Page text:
To dehydrate your food you will need to purchase a dehydrator. When looking to buy a dehydrator, look for a quality unit that is opaque or non-transparent, light destroys vitamins and could cause some foods to discolour.

Dehydrators are electrical appliances and it is essential that you have one with a thermostat control. This is because the drying temperatures required for different foods vary from 34 deg C (94 deg F) for herbs to 50 deg C (120 deg F) for vegetables, and 60 deg C (140 deg F) for meat.

Having a model with a timer and an automatic shut-off is also preferable, this way, the dehydrator shuts itself off when you set it to do so. Another use for a timer is to set the dehydrator to shut-off when you need to flip bark or fruit leather over after it is about ¾ dry. It will also allow you to dry foods, such as broccoli and apples, at the same time. For example, set the timer to shut the dehydrator off when the broccoli is dry, and then turn it back on to finish the apples.

Also look for a unit that has multiple detachable mesh sheets as well as solid sheets (for making soups and cereals) as it is inconvenient to plastic wrap the trays when you are using liquid. Both of these sheet types should be made from durable plastic that can be washed easily after use.

All dehydrators require the purchase of non-stick sheets, or fruit leather trays if you want to dry blended food like mashed potatoes, tomato sauce, and fruit purees.

Dehydrators have multiple trays and are usually cylindrical – although there are some very good quality square models on the market. Look for units that have multiple trays, a minimum of five, or better still, models that can be expanded from 10 to 30 trays.

The manufacturer will include extensive instructions with their dehydrator. But, some key hints are:
  • Only use as many trays as required to do the job – this will save on drying time.
  • Lightly oil your sheets with vegetable oil after washing them in warm, soapy water.
  • Drying time varies and can depend on ambient temperature, humidity, how thick the food is cut and how much moisture is in the food.
  • Always preheat the dehydrator for 10 minutes to get it to full operating temperature.
  • Don’t interrupt drying time.
  • Some fruit and vegetables can take several hours.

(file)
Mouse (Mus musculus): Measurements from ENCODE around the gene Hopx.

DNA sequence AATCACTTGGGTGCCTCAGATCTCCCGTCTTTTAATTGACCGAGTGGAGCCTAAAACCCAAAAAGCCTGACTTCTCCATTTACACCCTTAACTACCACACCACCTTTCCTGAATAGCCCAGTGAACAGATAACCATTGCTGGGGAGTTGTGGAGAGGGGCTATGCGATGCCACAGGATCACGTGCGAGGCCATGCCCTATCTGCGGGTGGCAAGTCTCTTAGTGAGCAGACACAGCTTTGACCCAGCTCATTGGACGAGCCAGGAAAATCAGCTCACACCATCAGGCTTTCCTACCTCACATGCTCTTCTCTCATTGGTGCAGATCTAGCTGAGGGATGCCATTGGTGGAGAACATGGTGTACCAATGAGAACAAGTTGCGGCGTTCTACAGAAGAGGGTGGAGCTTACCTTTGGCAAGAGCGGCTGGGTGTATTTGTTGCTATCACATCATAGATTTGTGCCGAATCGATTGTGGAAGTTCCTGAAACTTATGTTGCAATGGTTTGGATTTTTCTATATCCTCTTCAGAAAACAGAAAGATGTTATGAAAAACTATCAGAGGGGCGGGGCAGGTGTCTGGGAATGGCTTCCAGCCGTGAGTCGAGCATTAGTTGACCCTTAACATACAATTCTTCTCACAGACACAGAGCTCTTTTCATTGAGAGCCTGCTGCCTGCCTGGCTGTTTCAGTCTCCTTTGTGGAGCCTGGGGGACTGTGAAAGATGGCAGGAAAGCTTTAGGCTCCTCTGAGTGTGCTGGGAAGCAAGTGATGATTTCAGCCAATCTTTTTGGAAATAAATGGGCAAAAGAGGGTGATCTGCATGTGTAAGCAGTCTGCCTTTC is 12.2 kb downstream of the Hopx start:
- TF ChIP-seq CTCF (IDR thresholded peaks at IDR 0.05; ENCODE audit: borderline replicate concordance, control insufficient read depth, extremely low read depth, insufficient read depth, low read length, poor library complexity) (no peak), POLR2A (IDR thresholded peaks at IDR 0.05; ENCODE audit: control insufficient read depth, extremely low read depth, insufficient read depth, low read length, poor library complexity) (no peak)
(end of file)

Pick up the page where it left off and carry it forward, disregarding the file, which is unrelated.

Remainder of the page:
• Make sure your dried food is completely cooled before storing.
  • Store in a dark environment – light will discolour dried foods.
  • Sharp knives are essential for consistent cutting thickness – an electric knife can be very handy.
  • Always date your dried food.

How long will Dried Food Keep?

Freezing dried meat and vegetables will preserve it for several years if it is vacuum sealed and frozen. The vacuum seal prevents freezer burn and freezing stops the clock for all biological processes.
However, for use and storage of food for less than a year, freezing is not required.

It is highly recommended that you vacuum seal freeze dried meats if embarking on a long or extended trip.

Tips for Dehydrating Meatshutterstock_167712788

  • Dry only lean meats and blot off any oil during the drying process. It is the fat in meat that can turn rancid as it reacts over time with oxygen. Heat and light accelerate oxidation, so store in a cupboard away from both.
  • If storing dried meat for up to two weeks in preparation for a trip, you may store it in jars with tight fitting lids. If your trip follows shortly thereafter and is for only a few days or a week, packing the meat in zip-style bags with the other ingredients in the meals is sufficient.
  • If use of the dried meat will occur beyond a month, or if you will be hiking or paddling in hot or moist conditions, vacuum seal the meat.

 Tips for Dehydrating Vegetablesshutterstock_137828159

  • There is no need to cook a vegetable before drying if it is one that you would eat raw.
  • A vegetable that you would normally cook before eating such as corn, peas, broccoli and green beans will usually rehydrate better if you steam them.
  • It is not necessary to steam the vegetable before drying if it is included in meals where you bring it to a boil for one minute and then let it sit for ten minutes. (except corn)
  • If rehydrating in a freezer bag by adding boiled water to the bag, steaming the vegetables for eight minutes before drying will give you more tender vegetables than if dried raw.
  • Steaming corn for eight minutes before drying makes it more digestible. Steam frozen mixed vegetables if they include corn.

 

 

 

 

 

 

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